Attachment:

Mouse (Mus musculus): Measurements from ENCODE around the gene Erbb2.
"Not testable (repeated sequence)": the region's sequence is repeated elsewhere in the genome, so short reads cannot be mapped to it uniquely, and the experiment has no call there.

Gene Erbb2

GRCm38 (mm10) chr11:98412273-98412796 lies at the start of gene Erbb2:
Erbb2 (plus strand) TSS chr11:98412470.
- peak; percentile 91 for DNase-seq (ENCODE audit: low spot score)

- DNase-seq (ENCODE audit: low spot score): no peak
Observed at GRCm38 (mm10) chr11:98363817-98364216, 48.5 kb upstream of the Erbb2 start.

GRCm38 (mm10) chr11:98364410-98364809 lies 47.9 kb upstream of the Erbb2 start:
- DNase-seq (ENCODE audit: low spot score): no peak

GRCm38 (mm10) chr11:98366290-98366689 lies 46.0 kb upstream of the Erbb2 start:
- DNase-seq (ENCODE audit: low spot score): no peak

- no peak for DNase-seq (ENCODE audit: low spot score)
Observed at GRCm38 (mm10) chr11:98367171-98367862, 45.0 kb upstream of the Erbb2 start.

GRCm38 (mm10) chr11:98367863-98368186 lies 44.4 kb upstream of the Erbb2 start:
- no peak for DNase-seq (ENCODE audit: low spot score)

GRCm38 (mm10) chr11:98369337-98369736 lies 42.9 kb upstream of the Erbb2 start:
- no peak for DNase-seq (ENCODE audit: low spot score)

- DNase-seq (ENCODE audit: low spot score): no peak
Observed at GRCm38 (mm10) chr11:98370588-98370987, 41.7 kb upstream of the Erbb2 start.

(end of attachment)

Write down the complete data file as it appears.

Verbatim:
Mouse (Mus musculus): Measurements from ENCODE around the gene Erbb2.
"Not testable (repeated sequence)": the region's sequence is repeated elsewhere in the genome, so short reads cannot be mapped to it uniquely, and the experiment has no call there.

Gene Erbb2

GRCm38 (mm10) chr11:98412273-98412796 lies at the start of gene Erbb2:
Erbb2 (plus strand) TSS chr11:98412470.
- peak; percentile 91 for DNase-seq (ENCODE audit: low spot score)

- DNase-seq (ENCODE audit: low spot score): no peak
Observed at GRCm38 (mm10) chr11:98363817-98364216, 48.5 kb upstream of the Erbb2 start.

GRCm38 (mm10) chr11:98364410-98364809 lies 47.9 kb upstream of the Erbb2 start:
- DNase-seq (ENCODE audit: low spot score): no peak

GRCm38 (mm10) chr11:98366290-98366689 lies 46.0 kb upstream of the Erbb2 start:
- DNase-seq (ENCODE audit: low spot score): no peak

- no peak for DNase-seq (ENCODE audit: low spot score)
Observed at GRCm38 (mm10) chr11:98367171-98367862, 45.0 kb upstream of the Erbb2 start.

GRCm38 (mm10) chr11:98367863-98368186 lies 44.4 kb upstream of the Erbb2 start:
- no peak for DNase-seq (ENCODE audit: low spot score)

GRCm38 (mm10) chr11:98369337-98369736 lies 42.9 kb upstream of the Erbb2 start:
- no peak for DNase-seq (ENCODE audit: low spot score)

- DNase-seq (ENCODE audit: low spot score): no peak
Observed at GRCm38 (mm10) chr11:98370588-98370987, 41.7 kb upstream of the Erbb2 start.